Occasionally it may seem like the main protagonists are unconventional rebels, but eventually it becomes clear that they are in fact active supporters of the system they are supposedly unhappy with. They simply do not realize that the system is the biggest repo man around, allowing one to lead a normal life only if one keeps supporting it. Some, like the televangelist Otto's parents have made richer with their savings, have learned to play the system, but others, like Otto's friend Bud, have been completely brainwashed by it to believe that their country is falling apart because the poor have turned their backs on it. (There is an excellent sequence in which Otto and Bud pass through a very poor area of L.A. and Bud begins speculating that the city has been brought to its knees because the bums have stopped paying for the privilege to live in it).
Despite the random political overtones, however, Repo Man is not a political film. It is an honest film that simply does not see America through rose-tinted glasses like most Hollywood produced films do. Its honesty, however, is eventually replaced with LSD inspired madness that pushes it into a territory reserved for an entirely different crop of films.
Estevez is convincing as the young punk looking to find his place in a world full of crooks. The film, however, belongs to the iconic Stanton, whose cynical lessons are beyond entertaining.
Repo Man has a cracking soundtrack, featuring now considered classic punk tunes by Iggy Pop, Suicidal Tendencies, Black Flag, and The Circle Jerks, amongst others.
Repo Man Blu-ray, Video Quality
Presented in its original aspect ratio of 1.85:1, encoded with MPEG-4 AVC and granted a 1080p transfer, Alex Cox's Repo Man arrives on Blu-ray courtesy of British distributors Eureka Entertainment.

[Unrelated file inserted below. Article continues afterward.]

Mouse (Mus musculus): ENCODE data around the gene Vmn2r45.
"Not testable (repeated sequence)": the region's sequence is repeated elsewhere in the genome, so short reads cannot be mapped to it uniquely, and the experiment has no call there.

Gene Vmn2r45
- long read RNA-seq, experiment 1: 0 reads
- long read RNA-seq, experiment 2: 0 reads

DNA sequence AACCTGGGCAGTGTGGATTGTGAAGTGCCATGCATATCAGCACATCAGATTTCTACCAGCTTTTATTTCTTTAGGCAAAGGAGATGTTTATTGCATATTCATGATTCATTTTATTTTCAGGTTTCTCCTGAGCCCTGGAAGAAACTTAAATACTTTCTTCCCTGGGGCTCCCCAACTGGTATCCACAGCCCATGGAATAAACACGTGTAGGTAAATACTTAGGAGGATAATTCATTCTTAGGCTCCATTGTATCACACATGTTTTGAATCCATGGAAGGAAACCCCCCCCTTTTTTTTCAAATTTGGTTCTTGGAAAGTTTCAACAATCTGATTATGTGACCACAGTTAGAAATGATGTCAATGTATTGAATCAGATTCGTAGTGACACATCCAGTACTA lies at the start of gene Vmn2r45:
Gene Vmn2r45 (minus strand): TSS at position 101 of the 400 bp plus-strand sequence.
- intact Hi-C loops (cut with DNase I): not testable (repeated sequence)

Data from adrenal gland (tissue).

The master from which the high-definition transfer was struck must have been prepared by Universal Studios at least a couple of years ago. Its basic characteristics, however, are strong, and quite similar to the basic characteristics of the high-definition transfer used for Eureka Entertainment's Blu-ray release of Douglas Trumbull's Silent Running.
Image depth and clarity are pleasing, particularly during the daylight sequences. Most close-ups also reveal fine textures that are simply missing from the R1 DVD release of Repo Man. Traces of mild denoising, however, are at times easy to spot (see screencapture #14). Despite occasionally looking somewhat soft, the nighttime sequences are also pleasing. The best news, however, is that there are no traces of overzealous sharpening, which is a serious problem with many Universal Studios catalog releases. A layer of light grain is also present throughout the entire film, though occasionally it is mixed with light noise and even artifacts. Color reproduction is also a lot more convincing here - on the R1 DVD release, the greens at the end of the film look incredibly shaky; here they never look blocky. Finally, there are a few minor specks popping up here and there, but large cuts, damage marks, or warps are nowhere to be seen. All in all, this Blu-ray release of Repo Man represents a very fine upgrade over the existing R1 DVD release of the film. (Note: This is a Region-B "locked" Blu-ray release. Therefore, you must have a native Region-B or Region-Free PS3 in order to access its content).